Resilient Floor Is Damaged

Problem: Excessive pressure has resulted in floor damage.

Background: Resilient floors can be permanently marred from indentations or scrapes caused by excessive loads or the movement of equipment, appliances, and furniture that have small or sharp weight-bearing surfaces.

What to do: Remove and replace any existing metal or plastic domes (small weight-bearing surfaces) from the bottom of furniture legs or equipment. Use composition furniture cups under the legs of any heavy furniture, which is more or less permanently located, to keep them from cutting the floor. Casters with rubber wheels are best for frequently moved furniture. A desk chair, for example, should have casters that are 2 inches in diameter with soft rubber treads that are at least ¾ inch wide with easy-swiveling ball bearing action. Equip light furniture with 1¼ inch to 1½ inch-diameter glides that have a smooth, flat base with rounded edges and a flexible pin to maintain flat contact with the floor. For light furniture with slanted legs, attach flat glides with flexible shanks, with the glides parallel to the floor rather than on the slanted leg ends.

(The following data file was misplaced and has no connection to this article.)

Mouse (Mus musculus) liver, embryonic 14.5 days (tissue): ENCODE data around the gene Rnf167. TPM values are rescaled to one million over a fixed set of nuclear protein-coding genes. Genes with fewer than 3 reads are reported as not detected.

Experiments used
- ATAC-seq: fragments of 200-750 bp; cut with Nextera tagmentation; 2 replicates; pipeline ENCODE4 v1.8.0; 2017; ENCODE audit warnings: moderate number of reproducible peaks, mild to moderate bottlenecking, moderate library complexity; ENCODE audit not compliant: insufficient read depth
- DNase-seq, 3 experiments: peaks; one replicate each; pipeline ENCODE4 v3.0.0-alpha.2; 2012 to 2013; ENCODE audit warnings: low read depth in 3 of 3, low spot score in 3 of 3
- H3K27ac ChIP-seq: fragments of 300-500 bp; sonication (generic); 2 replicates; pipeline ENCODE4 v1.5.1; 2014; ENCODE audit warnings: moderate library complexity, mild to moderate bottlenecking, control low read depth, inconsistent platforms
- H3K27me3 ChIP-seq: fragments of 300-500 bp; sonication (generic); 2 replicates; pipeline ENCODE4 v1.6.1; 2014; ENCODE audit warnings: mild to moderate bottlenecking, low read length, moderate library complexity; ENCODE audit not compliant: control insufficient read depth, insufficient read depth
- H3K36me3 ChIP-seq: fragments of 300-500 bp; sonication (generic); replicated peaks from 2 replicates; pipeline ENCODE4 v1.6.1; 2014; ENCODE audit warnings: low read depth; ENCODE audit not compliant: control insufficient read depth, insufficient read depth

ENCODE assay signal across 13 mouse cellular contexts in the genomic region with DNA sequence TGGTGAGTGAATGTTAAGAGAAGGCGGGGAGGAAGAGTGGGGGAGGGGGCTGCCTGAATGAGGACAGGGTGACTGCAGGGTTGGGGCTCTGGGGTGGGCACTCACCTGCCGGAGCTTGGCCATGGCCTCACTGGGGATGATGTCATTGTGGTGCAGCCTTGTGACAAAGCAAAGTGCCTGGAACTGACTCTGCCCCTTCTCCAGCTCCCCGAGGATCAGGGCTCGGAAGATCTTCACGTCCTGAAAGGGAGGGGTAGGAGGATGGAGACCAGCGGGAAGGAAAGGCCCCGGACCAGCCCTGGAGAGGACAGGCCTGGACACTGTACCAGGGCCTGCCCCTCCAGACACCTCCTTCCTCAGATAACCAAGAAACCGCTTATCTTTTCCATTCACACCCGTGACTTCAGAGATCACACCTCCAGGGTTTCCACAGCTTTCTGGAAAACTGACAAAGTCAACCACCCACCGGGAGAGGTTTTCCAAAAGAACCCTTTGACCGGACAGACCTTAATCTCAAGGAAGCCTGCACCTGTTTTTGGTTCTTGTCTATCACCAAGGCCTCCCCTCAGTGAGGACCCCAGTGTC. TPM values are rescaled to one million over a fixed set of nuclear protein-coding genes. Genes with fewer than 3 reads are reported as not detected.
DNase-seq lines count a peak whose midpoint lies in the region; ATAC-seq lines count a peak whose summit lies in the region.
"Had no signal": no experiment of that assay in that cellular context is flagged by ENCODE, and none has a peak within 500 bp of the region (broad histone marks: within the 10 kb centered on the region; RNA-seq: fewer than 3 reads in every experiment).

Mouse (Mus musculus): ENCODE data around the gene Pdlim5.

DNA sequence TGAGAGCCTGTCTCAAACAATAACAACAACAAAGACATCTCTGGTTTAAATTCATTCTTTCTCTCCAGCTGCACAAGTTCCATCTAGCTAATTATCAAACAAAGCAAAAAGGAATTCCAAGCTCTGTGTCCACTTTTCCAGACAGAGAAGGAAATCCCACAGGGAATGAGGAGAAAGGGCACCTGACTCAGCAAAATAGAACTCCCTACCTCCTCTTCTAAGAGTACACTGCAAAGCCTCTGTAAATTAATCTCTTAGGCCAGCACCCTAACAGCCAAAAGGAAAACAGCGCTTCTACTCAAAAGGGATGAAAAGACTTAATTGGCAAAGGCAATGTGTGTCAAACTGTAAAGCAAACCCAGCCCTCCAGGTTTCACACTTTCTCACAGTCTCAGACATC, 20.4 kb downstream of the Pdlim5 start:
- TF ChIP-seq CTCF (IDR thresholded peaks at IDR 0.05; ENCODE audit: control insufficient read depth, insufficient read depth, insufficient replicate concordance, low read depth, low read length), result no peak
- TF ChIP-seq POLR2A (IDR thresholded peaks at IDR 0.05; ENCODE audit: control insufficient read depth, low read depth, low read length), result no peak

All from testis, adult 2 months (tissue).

Special advice: To replace a dam aged floor tile, see
Wood Floor Is Stained. Roll flooring may be patched satisfactorily with special punches used by professional installers. Generally, the maximum load per square inch of bearing surface is about 40 pounds for asphalt tile, about 75 pounds for reinforced vinyl, and about 250 pounds for solid vinyl tile. For very heavy items that must be moved frequently, check with caster dealers or manufacturers for advice.

Helpful hint: To avoid marring or damaging floor surfaces when moving heavy equipment, furniture, or appliances, place panels of plywood or hardboard over the floor and roll the item over the panels, moving the panels as necessary.




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